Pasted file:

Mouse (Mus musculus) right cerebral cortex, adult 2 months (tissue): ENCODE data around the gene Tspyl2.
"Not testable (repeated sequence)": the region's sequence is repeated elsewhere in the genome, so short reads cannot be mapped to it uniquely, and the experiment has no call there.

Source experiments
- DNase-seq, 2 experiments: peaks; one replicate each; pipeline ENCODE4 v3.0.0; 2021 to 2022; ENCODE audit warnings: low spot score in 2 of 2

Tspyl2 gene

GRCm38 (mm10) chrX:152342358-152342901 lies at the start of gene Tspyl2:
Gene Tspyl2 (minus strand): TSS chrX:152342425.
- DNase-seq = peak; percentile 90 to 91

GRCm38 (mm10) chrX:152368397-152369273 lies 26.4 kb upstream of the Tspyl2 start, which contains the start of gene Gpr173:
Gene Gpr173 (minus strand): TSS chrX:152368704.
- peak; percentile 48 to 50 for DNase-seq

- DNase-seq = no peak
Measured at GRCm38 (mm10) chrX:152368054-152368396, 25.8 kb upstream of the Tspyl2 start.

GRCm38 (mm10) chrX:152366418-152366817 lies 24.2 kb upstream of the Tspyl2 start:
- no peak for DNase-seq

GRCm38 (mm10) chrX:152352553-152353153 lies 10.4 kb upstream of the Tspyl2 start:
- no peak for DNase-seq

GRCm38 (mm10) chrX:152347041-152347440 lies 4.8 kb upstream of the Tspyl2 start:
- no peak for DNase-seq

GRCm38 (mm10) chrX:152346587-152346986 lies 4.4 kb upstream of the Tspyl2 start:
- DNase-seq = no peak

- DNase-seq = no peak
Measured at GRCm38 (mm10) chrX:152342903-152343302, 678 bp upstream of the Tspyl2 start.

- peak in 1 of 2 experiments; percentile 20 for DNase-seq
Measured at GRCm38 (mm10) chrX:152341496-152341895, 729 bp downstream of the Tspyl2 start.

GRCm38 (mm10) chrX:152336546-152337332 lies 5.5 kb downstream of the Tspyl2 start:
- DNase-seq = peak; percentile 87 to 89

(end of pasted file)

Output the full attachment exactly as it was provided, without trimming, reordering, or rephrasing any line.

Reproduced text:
Mouse (Mus musculus) right cerebral cortex, adult 2 months (tissue): ENCODE data around the gene Tspyl2.
"Not testable (repeated sequence)": the region's sequence is repeated elsewhere in the genome, so short reads cannot be mapped to it uniquely, and the experiment has no call there.

Source experiments
- DNase-seq, 2 experiments: peaks; one replicate each; pipeline ENCODE4 v3.0.0; 2021 to 2022; ENCODE audit warnings: low spot score in 2 of 2

Tspyl2 gene

GRCm38 (mm10) chrX:152342358-152342901 lies at the start of gene Tspyl2:
Gene Tspyl2 (minus strand): TSS chrX:152342425.
- DNase-seq = peak; percentile 90 to 91

GRCm38 (mm10) chrX:152368397-152369273 lies 26.4 kb upstream of the Tspyl2 start, which contains the start of gene Gpr173:
Gene Gpr173 (minus strand): TSS chrX:152368704.
- peak; percentile 48 to 50 for DNase-seq

- DNase-seq = no peak
Measured at GRCm38 (mm10) chrX:152368054-152368396, 25.8 kb upstream of the Tspyl2 start.

GRCm38 (mm10) chrX:152366418-152366817 lies 24.2 kb upstream of the Tspyl2 start:
- no peak for DNase-seq

GRCm38 (mm10) chrX:152352553-152353153 lies 10.4 kb upstream of the Tspyl2 start:
- no peak for DNase-seq

GRCm38 (mm10) chrX:152347041-152347440 lies 4.8 kb upstream of the Tspyl2 start:
- no peak for DNase-seq

GRCm38 (mm10) chrX:152346587-152346986 lies 4.4 kb upstream of the Tspyl2 start:
- DNase-seq = no peak

- DNase-seq = no peak
Measured at GRCm38 (mm10) chrX:152342903-152343302, 678 bp upstream of the Tspyl2 start.

- peak in 1 of 2 experiments; percentile 20 for DNase-seq
Measured at GRCm38 (mm10) chrX:152341496-152341895, 729 bp downstream of the Tspyl2 start.

GRCm38 (mm10) chrX:152336546-152337332 lies 5.5 kb downstream of the Tspyl2 start:
- DNase-seq = peak; percentile 87 to 89